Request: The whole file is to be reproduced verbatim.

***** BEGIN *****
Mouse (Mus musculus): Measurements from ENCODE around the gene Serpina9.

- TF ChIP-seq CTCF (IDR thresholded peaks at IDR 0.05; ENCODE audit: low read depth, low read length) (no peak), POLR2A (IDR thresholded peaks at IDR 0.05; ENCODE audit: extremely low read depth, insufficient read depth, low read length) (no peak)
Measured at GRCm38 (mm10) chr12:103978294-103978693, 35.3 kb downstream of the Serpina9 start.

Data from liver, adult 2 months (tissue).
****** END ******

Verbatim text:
Mouse (Mus musculus): Measurements from ENCODE around the gene Serpina9.

- TF ChIP-seq CTCF (IDR thresholded peaks at IDR 0.05; ENCODE audit: low read depth, low read length) (no peak), POLR2A (IDR thresholded peaks at IDR 0.05; ENCODE audit: extremely low read depth, insufficient read depth, low read length) (no peak)
Measured at GRCm38 (mm10) chr12:103978294-103978693, 35.3 kb downstream of the Serpina9 start.

Data from liver, adult 2 months (tissue).